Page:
Obsessive compulsive disorder, or OCD, is much more than wanting things to be tidy and clean. The disorder is identified by obsessive thoughts which lead to a compulsion (repetitive behaviour) that a person feels they need to carry out to relieve the feelings brought on by the obsessive thought.
Some obsessive thoughts that a person may experience include fear of harming themselves or others by accident, fear of disease or infection, fear of a burglary, fear of abandonment or a need for symmetry.
Compulsions which arise from obsessive thoughts may include asking for reassurance, checking (locked doors, the gas is off etc), counting, cleaning and hand washing or repeating words (internally or externally).
The main indicator of OCD is the repetition and cycle of obsessive thoughts and compulsive behaviour, a cycle that the person struggles to break.
Bipolar disorder is when a person’s moods shift dramatically from one end of the spectrum to the other. The two periods/episodes that a person with the condition experiences are depression and mania.
During a depressive episode, there may be overwhelming feelings of worthlessness, lethargy and low mood.
During a manic episode, a person with bipolar disorder may have lots of energy and a positive outlook with ambitious plans/ideas that result in spending money and behaviours outside of what is typical of a person. Feeling like there isn’t a need for sleep or eating and becoming annoyed quickly may also be experienced.
The two mood extremes may last for weeks or months before flipping to the opposite and the cycle can be both exhausting and potentially hazardous to health.
Psychosis is when a person’s perception of reality is distorted, often resulting in delusions – irrational beliefs and/or hallucinations – seeing, smelling or feeling things that aren’t real. These two main symptoms can cause distress and a change in behaviour in the person experiencing them.
An isolated experience of psychosis is referred to as a psychotic episode, but it may also be a symptom of other mental health issues such as bipolar disorder or schizophrenia.
Schizophrenia is often described as a form of psychosis, where a person cannot always distinguish between reality and their own thoughts and ideas.
The symptoms of schizophrenia are grouped into positive and negative symptoms. Positive symptoms include hallucinations, delusions and thought disorder – where it is hard to keep track of thoughts and conversations, sometimes resulting in jumbled speech. Negative symptoms are a withdrawal or lack of function that a healthy person has, for example, loss of interest in life and activities, lack of concentrations and inability to initiate conversations.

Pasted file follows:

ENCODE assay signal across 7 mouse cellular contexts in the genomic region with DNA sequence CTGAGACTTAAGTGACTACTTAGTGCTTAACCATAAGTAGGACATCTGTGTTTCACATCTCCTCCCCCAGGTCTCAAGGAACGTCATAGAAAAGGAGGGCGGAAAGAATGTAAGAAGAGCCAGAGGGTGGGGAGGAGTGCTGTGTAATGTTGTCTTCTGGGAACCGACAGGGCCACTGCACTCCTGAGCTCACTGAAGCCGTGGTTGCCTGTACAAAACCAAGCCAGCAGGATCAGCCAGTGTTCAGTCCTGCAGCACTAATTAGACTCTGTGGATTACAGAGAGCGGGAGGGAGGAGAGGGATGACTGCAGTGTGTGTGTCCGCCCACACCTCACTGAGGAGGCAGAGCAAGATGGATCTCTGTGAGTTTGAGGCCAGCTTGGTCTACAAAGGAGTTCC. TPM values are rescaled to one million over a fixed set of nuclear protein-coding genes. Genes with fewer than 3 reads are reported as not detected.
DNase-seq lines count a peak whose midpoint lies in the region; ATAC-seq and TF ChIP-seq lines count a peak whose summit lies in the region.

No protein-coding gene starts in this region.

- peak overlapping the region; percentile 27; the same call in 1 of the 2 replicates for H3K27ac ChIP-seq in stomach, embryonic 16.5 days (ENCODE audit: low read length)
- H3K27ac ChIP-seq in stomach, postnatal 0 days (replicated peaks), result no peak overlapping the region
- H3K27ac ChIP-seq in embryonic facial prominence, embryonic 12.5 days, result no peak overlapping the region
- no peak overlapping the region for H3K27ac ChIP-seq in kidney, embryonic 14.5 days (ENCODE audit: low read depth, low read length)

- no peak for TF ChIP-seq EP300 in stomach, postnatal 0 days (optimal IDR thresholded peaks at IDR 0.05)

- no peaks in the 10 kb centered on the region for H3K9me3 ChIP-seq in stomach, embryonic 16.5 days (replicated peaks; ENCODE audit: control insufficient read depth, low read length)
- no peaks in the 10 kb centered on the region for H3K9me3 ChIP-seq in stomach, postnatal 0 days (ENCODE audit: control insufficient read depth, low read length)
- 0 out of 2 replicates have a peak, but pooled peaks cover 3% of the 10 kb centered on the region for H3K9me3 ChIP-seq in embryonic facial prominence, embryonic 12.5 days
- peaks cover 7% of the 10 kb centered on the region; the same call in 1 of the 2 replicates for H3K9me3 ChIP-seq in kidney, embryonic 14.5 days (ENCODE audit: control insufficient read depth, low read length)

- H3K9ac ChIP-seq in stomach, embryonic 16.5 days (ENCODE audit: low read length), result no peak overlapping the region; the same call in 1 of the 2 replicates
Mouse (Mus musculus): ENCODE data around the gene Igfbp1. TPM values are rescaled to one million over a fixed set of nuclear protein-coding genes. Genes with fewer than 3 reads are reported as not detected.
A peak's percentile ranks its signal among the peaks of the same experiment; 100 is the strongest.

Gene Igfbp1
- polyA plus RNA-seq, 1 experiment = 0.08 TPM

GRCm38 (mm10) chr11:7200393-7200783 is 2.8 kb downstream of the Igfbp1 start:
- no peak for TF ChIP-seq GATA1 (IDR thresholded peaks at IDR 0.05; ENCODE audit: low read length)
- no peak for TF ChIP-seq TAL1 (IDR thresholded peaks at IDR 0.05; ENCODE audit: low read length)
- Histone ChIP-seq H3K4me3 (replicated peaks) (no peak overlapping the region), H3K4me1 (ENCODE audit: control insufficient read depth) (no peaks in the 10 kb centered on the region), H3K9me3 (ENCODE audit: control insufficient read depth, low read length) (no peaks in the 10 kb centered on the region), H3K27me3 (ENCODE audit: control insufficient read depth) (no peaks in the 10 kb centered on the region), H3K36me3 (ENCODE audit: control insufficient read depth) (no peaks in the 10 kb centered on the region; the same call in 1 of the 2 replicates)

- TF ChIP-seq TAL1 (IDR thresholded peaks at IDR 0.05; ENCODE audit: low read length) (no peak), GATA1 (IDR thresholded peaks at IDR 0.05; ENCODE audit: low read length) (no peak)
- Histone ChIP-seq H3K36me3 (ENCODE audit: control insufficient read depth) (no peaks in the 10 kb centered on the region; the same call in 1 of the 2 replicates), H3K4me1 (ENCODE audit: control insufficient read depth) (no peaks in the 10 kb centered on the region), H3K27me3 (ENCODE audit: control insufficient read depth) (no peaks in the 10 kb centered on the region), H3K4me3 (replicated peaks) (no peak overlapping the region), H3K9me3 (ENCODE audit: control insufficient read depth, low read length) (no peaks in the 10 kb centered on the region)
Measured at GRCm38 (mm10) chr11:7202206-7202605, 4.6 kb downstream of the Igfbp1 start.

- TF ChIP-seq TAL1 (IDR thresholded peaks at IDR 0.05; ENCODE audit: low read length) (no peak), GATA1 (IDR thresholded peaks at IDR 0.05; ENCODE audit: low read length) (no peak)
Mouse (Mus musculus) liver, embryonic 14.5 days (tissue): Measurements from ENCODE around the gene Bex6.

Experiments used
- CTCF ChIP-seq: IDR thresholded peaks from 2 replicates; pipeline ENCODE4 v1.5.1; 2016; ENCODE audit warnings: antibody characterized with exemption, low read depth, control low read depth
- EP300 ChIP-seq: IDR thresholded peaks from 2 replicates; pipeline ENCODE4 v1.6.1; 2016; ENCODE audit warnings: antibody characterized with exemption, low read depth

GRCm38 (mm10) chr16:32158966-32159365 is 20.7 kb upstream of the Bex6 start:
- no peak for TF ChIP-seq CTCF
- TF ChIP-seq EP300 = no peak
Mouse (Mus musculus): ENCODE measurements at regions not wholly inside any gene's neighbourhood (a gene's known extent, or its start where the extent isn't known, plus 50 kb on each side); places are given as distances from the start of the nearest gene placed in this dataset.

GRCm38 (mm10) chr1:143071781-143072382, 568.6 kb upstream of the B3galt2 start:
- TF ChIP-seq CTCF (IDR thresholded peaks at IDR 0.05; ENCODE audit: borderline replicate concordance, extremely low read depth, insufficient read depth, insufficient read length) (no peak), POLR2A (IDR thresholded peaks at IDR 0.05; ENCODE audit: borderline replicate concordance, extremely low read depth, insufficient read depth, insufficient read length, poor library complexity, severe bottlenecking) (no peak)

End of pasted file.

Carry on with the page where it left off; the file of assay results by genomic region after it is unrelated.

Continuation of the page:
While many people assume that agoraphobia is a fear of open spaces, the condition is more complex and is more like a fear of being in a situation where escape would be difficult and help is not readily available.
For example, a person with agoraphobia may fear leaving their house, visiting busy public areas or travelling on buses or trains.
The fear manifests itself when the sufferer experiences a stressful situation, resulting in the symptoms of a panic attack like rapid heartbeat and breathing, nausea and feeling hot and sweaty.
There are many more conditions that fall under the mental health category and the first step to treatment is getting the right diagnosis. Visit the Mental Health Foundation for more information and conditions.
If you are concerned about your mental health or feel someone close to you could benefit from mental health services, contact your GP for advice and support. If immediate help is needed and a GP is unavailable, visit your local A&E for assistance.
HMT operates two not-for-profit hospitals in Grimsby and Sancta Maria;
St Hughs Hospital in Grimsby – 01472 251 100
Sancta Maria Hospital in Swansea – 01792 479 040